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The Quantity Theory of Money and Its Long Run Implications: Empirical Evidence from Nigeria

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  • Alimi, R. Santos

Abstract

The Quantity Theory of Money (QTM) is one of the popular classical macroeconomic models that explain the relationship between the quantity of money in an economy and the level of prices of goods and services. This study investigates this relationship for Nigeria economy over the period of 1960 to 2009. To check the stationarity properties, we employed Augmented Dickey Fuller (ADF) and Phillips-Perron (PP) test and found all the concerned variables are stationary only in the first differenced form. Using Johansen cointegration method, the empirical findings indicate that there exists long run cointegrating relationship among the concerned variables. Then applying the Granger causality test, we found a unidirectional causal relationship running from money supply to inflation which provides evidence in support for monetarist‟s view. In addition, this study does not provide evidence in supporting the well known fisher effect for Nigeria. Causality does not strictly run from inflation to interest rates as suggested by the Fisher hypothesis, instead a reversed causality between the variables is found. We finally used Wald test to verify the restrictions imposed on money aggregates and output, and we concluded and confirmed the proposition of quantity theory of money that inflation is a monetary phenomenon.

Suggested Citation

  • Alimi, R. Santos, 2012. "The Quantity Theory of Money and Its Long Run Implications: Empirical Evidence from Nigeria," MPRA Paper 49598, University Library of Munich, Germany.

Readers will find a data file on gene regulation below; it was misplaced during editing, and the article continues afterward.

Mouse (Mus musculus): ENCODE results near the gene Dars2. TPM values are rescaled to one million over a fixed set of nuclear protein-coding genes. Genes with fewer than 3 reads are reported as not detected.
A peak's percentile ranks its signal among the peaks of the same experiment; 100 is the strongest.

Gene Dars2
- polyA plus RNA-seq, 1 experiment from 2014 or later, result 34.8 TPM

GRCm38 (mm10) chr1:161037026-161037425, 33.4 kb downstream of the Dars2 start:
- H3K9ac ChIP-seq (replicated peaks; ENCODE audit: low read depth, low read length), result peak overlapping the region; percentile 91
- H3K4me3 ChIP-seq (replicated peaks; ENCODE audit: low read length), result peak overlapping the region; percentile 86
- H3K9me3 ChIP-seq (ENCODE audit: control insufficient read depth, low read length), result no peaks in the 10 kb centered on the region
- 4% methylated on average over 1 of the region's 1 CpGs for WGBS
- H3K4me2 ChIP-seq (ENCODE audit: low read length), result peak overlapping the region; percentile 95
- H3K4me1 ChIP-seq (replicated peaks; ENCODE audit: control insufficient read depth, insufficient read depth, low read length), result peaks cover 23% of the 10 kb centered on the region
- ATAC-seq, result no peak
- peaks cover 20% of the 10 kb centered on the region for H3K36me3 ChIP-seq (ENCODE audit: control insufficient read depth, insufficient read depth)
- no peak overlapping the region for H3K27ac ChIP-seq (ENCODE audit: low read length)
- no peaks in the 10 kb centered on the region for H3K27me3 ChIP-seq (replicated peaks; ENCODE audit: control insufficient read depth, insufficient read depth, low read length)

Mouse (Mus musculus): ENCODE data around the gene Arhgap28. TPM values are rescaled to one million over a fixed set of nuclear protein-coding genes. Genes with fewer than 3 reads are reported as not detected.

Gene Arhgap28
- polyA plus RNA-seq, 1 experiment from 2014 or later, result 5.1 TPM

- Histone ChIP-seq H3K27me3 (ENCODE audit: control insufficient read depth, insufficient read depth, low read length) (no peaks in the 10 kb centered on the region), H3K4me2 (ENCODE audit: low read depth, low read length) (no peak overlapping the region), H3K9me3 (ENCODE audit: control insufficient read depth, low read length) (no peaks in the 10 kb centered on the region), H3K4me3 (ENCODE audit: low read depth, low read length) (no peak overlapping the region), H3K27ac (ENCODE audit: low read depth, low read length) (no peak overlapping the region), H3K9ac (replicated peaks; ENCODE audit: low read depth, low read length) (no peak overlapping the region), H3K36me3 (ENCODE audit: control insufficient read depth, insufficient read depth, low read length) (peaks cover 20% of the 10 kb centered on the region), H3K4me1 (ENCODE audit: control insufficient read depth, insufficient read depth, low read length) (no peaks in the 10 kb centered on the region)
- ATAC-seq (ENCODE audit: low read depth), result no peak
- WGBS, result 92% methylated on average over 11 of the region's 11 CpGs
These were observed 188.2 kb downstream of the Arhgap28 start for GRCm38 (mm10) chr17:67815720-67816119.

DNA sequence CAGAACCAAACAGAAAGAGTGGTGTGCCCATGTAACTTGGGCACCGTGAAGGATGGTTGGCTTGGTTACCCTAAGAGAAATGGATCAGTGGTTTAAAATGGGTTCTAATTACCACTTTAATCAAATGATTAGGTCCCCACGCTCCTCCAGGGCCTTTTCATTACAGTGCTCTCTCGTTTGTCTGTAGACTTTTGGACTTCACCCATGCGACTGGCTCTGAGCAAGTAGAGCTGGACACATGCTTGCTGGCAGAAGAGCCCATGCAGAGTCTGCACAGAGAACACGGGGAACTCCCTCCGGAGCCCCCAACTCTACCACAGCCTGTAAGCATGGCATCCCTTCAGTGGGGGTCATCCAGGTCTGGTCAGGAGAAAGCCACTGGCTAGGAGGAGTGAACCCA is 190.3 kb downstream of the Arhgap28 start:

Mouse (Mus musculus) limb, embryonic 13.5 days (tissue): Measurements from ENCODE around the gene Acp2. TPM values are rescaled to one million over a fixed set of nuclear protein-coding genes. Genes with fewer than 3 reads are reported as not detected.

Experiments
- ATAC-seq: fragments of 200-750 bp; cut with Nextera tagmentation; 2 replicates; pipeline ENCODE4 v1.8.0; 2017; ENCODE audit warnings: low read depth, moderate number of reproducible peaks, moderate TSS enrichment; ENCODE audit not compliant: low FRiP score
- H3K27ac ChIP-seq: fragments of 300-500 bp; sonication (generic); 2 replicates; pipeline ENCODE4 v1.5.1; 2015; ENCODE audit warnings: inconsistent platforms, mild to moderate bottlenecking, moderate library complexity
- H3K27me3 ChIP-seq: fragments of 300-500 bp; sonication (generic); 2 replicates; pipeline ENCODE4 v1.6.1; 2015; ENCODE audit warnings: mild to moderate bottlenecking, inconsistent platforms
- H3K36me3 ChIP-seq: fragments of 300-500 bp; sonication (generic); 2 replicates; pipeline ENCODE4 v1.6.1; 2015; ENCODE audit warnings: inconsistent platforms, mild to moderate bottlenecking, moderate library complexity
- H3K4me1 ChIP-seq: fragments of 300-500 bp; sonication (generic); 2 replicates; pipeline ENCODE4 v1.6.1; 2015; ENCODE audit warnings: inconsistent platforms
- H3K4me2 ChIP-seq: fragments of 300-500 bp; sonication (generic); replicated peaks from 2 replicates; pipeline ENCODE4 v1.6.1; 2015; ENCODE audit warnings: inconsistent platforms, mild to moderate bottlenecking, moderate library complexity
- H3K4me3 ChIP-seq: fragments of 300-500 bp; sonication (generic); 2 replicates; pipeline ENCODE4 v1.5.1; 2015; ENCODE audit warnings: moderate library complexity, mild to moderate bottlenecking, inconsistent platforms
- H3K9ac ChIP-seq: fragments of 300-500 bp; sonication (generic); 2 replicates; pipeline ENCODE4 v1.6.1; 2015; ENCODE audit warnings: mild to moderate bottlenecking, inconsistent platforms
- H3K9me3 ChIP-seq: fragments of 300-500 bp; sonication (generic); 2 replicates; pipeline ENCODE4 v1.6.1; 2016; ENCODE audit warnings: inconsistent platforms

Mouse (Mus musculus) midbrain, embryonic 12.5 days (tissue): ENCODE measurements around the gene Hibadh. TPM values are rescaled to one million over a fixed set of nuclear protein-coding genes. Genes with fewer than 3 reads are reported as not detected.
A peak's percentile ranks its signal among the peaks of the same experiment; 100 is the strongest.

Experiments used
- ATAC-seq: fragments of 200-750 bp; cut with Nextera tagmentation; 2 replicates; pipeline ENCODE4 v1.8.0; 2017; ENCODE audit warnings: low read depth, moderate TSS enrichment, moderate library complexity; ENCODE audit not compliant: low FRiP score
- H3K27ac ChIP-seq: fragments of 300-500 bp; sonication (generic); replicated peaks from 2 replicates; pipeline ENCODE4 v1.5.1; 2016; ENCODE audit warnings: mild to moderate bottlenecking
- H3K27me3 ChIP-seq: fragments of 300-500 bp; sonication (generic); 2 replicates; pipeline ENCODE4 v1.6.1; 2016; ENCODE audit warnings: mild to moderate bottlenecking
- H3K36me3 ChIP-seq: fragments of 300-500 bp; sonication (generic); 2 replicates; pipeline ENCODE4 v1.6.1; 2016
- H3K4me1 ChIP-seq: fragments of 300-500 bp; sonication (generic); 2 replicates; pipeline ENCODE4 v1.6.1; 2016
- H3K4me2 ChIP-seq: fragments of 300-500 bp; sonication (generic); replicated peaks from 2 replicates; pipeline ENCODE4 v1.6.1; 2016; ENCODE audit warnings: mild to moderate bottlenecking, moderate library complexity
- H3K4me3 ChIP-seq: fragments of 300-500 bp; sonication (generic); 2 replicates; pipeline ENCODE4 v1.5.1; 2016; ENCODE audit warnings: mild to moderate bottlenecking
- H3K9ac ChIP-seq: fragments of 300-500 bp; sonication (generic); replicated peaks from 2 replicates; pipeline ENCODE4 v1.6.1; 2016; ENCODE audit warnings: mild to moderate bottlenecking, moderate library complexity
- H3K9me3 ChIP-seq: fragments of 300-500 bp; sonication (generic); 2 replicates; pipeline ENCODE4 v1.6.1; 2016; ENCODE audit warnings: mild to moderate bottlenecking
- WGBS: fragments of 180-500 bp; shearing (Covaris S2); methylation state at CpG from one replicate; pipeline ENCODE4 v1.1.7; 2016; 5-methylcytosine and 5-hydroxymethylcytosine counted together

• Handle: RePEc:pra:mprapa:49598
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    File URL: https://mpra.ub.uni-muenchen.de/49598/1/MPRA_paper_49598.pdf
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    References listed on IDEAS

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    1. Johansen, Soren & Juselius, Katarina, 1990. "Maximum Likelihood Estimation and Inference on Cointegration--With Applications to the Demand for Money," Oxford Bulletin of Economics and Statistics, Department of Economics, University of Oxford, vol. 52(2), pages 169-210, May.
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    3. Goodfriend, Marvin, 1997. "A framework for the analysis of moderate inflations," Journal of Monetary Economics, Elsevier, vol. 39(1), pages 45-65, June.
    4. Costas Karfakis, 2002. "Testing the quantity theory of money in Greece," Applied Economics, Taylor & Francis Journals, vol. 34(5), pages 583-587.
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    6. Granger, C. W. J. & Newbold, P., 1974. "Spurious regressions in econometrics," Journal of Econometrics, Elsevier, vol. 2(2), pages 111-120, July.
    7. Jamie Emerson, 2006. "The Quantity Theory of Money: Evidence from the United States," Economics Bulletin, AccessEcon, vol. 5(2), pages 1-6.
    8. Moosa, Imad A., 1997. "Testing the long-run neutrality of money in a developing economy: the case of India," Journal of Development Economics, Elsevier, vol. 53(1), pages 139-155, June.
    9. Duck, Nigel W, 1993. "Some International Evidence on the Quantity Theory of Money," Journal of Money, Credit and Banking, Blackwell Publishing, vol. 25(1), pages 1-12, February.
    10. repec:ebl:ecbull:v:3:y:2002:i:4:p:1-8 is not listed on IDEAS
    11. Emmanuel Anoruo, 2002. "Stability of the Nigerian M2 Money Demand Function in the SAP Period," Economics Bulletin, AccessEcon, vol. 14(3), pages 1-9.
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    14. repec:ebl:ecbull:v:5:y:2006:i:2:p:1-6 is not listed on IDEAS
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    More about this item

    Keywords

    Quantity Theory of Money; Co-integration; Nigerian Economy.;

    JEL classification:

    • E3 - Macroeconomics and Monetary Economics - - Prices, Business Fluctuations, and Cycles
    • E4 - Macroeconomics and Monetary Economics - - Money and Interest Rates
    • E5 - Macroeconomics and Monetary Economics - - Monetary Policy, Central Banking, and the Supply of Money and Credit
    • E51 - Macroeconomics and Monetary Economics - - Monetary Policy, Central Banking, and the Supply of Money and Credit - - - Money Supply; Credit; Money Multipliers

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